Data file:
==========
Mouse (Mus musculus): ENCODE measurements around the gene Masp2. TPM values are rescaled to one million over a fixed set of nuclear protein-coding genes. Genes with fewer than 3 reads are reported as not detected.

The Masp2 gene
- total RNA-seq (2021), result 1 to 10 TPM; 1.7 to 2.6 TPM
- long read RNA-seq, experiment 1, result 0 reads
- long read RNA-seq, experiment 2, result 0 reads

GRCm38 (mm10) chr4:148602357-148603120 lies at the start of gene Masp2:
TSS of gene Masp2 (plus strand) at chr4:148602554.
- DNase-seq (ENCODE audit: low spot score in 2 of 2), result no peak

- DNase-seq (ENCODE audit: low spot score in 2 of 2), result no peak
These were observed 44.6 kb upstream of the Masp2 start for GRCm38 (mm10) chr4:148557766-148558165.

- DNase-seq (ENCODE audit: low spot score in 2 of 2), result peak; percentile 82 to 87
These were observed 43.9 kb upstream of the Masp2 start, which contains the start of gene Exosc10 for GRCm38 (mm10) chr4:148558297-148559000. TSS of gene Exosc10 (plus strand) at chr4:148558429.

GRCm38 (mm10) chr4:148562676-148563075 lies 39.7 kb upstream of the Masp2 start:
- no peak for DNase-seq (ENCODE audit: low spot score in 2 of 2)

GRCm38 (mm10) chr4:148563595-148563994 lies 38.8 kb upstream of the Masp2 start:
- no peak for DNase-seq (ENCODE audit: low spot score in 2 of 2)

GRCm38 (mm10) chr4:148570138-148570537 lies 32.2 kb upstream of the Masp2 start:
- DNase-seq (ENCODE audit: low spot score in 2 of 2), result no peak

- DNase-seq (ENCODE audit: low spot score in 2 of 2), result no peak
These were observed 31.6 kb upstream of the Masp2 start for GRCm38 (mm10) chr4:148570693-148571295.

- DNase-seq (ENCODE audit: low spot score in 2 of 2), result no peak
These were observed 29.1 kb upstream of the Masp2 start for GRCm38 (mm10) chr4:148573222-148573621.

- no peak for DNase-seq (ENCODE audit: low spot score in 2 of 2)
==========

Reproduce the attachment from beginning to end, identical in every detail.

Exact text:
Mouse (Mus musculus): ENCODE measurements around the gene Masp2. TPM values are rescaled to one million over a fixed set of nuclear protein-coding genes. Genes with fewer than 3 reads are reported as not detected.

The Masp2 gene
- total RNA-seq (2021), result 1 to 10 TPM; 1.7 to 2.6 TPM
- long read RNA-seq, experiment 1, result 0 reads
- long read RNA-seq, experiment 2, result 0 reads

GRCm38 (mm10) chr4:148602357-148603120 lies at the start of gene Masp2:
TSS of gene Masp2 (plus strand) at chr4:148602554.
- DNase-seq (ENCODE audit: low spot score in 2 of 2), result no peak

- DNase-seq (ENCODE audit: low spot score in 2 of 2), result no peak
These were observed 44.6 kb upstream of the Masp2 start for GRCm38 (mm10) chr4:148557766-148558165.

- DNase-seq (ENCODE audit: low spot score in 2 of 2), result peak; percentile 82 to 87
These were observed 43.9 kb upstream of the Masp2 start, which contains the start of gene Exosc10 for GRCm38 (mm10) chr4:148558297-148559000. TSS of gene Exosc10 (plus strand) at chr4:148558429.

GRCm38 (mm10) chr4:148562676-148563075 lies 39.7 kb upstream of the Masp2 start:
- no peak for DNase-seq (ENCODE audit: low spot score in 2 of 2)

GRCm38 (mm10) chr4:148563595-148563994 lies 38.8 kb upstream of the Masp2 start:
- no peak for DNase-seq (ENCODE audit: low spot score in 2 of 2)

GRCm38 (mm10) chr4:148570138-148570537 lies 32.2 kb upstream of the Masp2 start:
- DNase-seq (ENCODE audit: low spot score in 2 of 2), result no peak

- DNase-seq (ENCODE audit: low spot score in 2 of 2), result no peak
These were observed 31.6 kb upstream of the Masp2 start for GRCm38 (mm10) chr4:148570693-148571295.

- DNase-seq (ENCODE audit: low spot score in 2 of 2), result no peak
These were observed 29.1 kb upstream of the Masp2 start for GRCm38 (mm10) chr4:148573222-148573621.

- no peak for DNase-seq (ENCODE audit: low spot score in 2 of 2)